Re: Six-Year Minor-League Free Agent Rundown (Long)
Well, some of the guys on the list would be AAA insurance and some might be able to help at the big-league level. Players like Esteban German, Bryant Nelson, and Tony Schrager are probably not potential starters, but they'd be a cut above the average AAA vet. I've found that what keeps many of the minor-league veterans and journeymen from breaking through is a lack of power or plate discipline (or both). The Reds' crop of AAA vets from 2004- Aaron Holbert, Jermaine Clark, Jim Chamblee, Steve Lomasney- were by and large a pretty average bunch, even as AAA veterans go. There are players out there who are better, both for Louisville's record and for when an opportunity opens up in Cincinnati. It's likely that the better AAA hitters have serious other problems with tools like the glove or the wheels- but I think we've learned the Bob Boone Lesson (taught Berenstain Bears-style) about how it's usually better to have bats on the bench than gloves.
Some of the young pitchers are fliers for the future. Dominican/Latin American pitchers who were signed as teenagers and saw their careers stall due to injury or momentary ineffectiveness; now they're free agents at 23 or 24, and already with high-minors experience. Guys like Jeff Bailey and Chip Ambres seem to have solid hitting skills and plate discipline and are obviously undervalued by their former clubs.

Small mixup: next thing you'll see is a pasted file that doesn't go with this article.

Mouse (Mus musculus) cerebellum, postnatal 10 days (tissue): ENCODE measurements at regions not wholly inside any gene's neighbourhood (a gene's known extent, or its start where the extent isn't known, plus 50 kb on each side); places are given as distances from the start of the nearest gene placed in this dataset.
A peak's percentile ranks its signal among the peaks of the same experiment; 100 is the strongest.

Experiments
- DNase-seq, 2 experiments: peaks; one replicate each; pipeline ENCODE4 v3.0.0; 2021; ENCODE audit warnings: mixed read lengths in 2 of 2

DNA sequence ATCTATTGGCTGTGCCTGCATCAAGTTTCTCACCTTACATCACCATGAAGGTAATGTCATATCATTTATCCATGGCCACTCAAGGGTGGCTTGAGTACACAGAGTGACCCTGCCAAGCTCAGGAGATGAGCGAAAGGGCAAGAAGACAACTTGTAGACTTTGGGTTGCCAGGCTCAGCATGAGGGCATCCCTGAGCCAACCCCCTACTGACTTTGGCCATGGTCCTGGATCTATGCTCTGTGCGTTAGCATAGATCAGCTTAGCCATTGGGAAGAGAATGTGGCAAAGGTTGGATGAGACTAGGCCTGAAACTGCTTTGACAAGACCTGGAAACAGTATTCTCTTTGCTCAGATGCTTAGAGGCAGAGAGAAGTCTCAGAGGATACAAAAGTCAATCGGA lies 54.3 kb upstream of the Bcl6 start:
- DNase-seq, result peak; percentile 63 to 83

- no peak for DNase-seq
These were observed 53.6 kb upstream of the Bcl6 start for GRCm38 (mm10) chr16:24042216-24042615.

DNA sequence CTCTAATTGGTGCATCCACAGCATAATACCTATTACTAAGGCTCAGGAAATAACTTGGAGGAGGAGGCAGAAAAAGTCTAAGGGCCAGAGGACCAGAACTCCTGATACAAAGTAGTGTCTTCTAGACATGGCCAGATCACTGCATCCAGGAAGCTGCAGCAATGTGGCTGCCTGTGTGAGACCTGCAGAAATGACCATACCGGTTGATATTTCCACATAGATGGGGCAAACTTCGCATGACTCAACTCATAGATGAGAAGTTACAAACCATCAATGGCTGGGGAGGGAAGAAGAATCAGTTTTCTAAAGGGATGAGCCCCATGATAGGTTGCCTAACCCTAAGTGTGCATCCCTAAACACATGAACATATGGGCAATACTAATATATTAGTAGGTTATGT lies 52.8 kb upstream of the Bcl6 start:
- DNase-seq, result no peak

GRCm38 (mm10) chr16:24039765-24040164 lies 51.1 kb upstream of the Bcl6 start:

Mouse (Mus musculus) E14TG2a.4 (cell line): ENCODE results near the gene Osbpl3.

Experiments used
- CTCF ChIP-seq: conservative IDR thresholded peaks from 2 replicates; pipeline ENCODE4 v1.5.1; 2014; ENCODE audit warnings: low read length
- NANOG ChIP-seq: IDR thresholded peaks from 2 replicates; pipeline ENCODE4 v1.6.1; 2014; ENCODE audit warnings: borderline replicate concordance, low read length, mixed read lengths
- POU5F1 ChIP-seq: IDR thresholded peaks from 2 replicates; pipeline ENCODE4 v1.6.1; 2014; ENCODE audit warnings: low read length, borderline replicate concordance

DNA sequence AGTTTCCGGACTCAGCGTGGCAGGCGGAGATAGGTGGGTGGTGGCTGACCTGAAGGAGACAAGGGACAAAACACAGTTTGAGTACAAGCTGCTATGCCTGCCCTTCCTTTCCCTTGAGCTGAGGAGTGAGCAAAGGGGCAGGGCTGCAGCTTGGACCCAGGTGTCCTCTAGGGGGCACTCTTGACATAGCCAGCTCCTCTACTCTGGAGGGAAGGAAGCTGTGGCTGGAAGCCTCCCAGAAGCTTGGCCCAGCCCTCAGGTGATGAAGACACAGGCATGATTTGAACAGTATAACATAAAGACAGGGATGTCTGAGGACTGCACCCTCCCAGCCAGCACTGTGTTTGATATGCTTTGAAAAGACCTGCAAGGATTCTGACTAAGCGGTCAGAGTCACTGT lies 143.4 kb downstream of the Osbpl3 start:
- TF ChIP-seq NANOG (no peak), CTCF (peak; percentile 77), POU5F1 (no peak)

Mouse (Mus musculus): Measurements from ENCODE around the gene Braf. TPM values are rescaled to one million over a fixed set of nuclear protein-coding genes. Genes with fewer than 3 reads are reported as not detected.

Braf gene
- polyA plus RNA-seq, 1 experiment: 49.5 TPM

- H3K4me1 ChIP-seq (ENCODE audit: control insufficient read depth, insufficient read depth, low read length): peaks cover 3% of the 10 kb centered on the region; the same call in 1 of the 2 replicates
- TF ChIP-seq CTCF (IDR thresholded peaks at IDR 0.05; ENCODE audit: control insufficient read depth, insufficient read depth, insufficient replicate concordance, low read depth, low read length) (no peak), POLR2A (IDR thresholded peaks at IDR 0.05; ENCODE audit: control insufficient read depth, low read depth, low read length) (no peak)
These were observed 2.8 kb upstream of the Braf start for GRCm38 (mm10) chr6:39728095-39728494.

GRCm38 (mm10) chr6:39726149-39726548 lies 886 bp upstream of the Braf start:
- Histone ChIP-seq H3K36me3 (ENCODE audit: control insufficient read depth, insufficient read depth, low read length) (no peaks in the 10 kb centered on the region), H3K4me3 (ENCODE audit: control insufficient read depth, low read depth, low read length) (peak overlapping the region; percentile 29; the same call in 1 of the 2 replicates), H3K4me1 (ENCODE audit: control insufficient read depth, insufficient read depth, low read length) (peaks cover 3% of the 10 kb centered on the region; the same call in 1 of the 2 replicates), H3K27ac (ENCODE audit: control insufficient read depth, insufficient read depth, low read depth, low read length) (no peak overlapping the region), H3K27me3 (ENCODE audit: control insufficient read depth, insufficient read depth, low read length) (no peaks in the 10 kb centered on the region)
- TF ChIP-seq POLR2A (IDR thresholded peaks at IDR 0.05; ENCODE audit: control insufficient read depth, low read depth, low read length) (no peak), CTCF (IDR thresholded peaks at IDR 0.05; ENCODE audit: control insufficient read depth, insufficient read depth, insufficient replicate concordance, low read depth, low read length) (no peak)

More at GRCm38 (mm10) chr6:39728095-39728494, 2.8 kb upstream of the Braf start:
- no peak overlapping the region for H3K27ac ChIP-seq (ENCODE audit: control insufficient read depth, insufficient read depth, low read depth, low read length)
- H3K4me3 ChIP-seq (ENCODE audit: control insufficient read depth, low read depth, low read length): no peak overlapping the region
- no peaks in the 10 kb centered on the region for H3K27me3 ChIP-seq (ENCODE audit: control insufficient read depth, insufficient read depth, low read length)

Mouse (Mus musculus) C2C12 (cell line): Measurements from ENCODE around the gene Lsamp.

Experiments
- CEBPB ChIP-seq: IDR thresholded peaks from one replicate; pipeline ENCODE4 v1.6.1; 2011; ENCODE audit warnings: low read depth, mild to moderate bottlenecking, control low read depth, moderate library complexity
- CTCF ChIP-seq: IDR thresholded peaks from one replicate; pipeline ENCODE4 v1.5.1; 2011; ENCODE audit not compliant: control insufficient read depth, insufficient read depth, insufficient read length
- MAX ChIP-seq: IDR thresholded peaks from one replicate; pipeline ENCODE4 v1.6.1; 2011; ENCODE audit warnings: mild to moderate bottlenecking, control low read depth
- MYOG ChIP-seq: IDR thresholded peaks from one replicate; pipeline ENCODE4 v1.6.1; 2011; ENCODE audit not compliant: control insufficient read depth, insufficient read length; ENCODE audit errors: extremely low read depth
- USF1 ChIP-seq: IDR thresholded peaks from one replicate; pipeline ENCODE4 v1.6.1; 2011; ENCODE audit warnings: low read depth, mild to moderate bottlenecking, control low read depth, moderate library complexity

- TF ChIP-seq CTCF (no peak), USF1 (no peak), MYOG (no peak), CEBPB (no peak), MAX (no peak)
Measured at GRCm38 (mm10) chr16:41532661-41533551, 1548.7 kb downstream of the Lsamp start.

You just never know which guys are going to surprise and make an impact in the big leagues, whether it's the same year they're picked up or three years later. But the Reds would increase the chance of getting one of these pleasant surprises if they picked players who seem to have results on their records that would indicate greater potential.
Plus, it's a really slow time in between the end of the World Series and the winter meetings.